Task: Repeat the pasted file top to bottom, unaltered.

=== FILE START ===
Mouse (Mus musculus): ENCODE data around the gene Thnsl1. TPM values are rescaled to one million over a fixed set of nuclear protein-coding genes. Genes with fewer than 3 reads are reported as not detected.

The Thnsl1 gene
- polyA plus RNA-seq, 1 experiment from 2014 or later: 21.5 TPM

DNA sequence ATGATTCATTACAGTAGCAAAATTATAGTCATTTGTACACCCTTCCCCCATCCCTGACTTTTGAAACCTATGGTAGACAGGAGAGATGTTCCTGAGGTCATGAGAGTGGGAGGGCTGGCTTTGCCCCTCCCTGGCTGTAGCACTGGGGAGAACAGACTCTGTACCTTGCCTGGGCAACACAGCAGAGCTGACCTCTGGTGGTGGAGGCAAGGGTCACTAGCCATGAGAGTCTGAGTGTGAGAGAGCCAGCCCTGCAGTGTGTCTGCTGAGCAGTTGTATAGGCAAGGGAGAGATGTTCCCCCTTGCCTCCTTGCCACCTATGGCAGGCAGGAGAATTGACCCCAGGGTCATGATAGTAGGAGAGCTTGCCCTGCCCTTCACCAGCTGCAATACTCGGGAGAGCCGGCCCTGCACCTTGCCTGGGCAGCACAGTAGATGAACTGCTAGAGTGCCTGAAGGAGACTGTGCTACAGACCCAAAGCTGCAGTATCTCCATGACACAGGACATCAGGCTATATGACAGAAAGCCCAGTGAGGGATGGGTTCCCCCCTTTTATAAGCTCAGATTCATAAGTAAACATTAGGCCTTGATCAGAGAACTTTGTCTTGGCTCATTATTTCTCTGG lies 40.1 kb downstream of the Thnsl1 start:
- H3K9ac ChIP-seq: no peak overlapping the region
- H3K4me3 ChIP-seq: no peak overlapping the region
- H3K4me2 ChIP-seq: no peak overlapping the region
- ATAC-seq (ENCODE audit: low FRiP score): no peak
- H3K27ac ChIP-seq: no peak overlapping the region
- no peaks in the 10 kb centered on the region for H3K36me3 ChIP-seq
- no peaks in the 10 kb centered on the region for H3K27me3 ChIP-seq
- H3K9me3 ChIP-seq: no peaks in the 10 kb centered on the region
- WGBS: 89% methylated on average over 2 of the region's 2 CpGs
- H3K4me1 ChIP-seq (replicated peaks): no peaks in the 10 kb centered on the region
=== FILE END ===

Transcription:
Mouse (Mus musculus): ENCODE data around the gene Thnsl1. TPM values are rescaled to one million over a fixed set of nuclear protein-coding genes. Genes with fewer than 3 reads are reported as not detected.

The Thnsl1 gene
- polyA plus RNA-seq, 1 experiment from 2014 or later: 21.5 TPM

DNA sequence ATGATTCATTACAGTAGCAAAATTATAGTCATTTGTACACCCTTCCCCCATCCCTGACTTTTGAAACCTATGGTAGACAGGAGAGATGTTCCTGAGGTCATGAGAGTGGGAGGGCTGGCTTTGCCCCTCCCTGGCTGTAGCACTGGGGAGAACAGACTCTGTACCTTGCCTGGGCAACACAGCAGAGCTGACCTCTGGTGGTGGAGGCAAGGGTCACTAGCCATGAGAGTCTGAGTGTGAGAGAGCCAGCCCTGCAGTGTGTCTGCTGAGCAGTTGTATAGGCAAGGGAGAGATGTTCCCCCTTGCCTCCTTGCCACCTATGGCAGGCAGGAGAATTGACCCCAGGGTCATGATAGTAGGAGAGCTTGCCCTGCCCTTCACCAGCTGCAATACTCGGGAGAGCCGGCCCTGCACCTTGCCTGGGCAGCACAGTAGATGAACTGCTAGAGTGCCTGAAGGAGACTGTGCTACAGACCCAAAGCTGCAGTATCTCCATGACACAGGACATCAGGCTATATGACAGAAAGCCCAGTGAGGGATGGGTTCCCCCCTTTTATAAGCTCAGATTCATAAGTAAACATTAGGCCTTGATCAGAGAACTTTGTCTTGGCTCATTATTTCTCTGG lies 40.1 kb downstream of the Thnsl1 start:
- H3K9ac ChIP-seq: no peak overlapping the region
- H3K4me3 ChIP-seq: no peak overlapping the region
- H3K4me2 ChIP-seq: no peak overlapping the region
- ATAC-seq (ENCODE audit: low FRiP score): no peak
- H3K27ac ChIP-seq: no peak overlapping the region
- no peaks in the 10 kb centered on the region for H3K36me3 ChIP-seq
- no peaks in the 10 kb centered on the region for H3K27me3 ChIP-seq
- H3K9me3 ChIP-seq: no peaks in the 10 kb centered on the region
- WGBS: 89% methylated on average over 2 of the region's 2 CpGs
- H3K4me1 ChIP-seq (replicated peaks): no peaks in the 10 kb centered on the region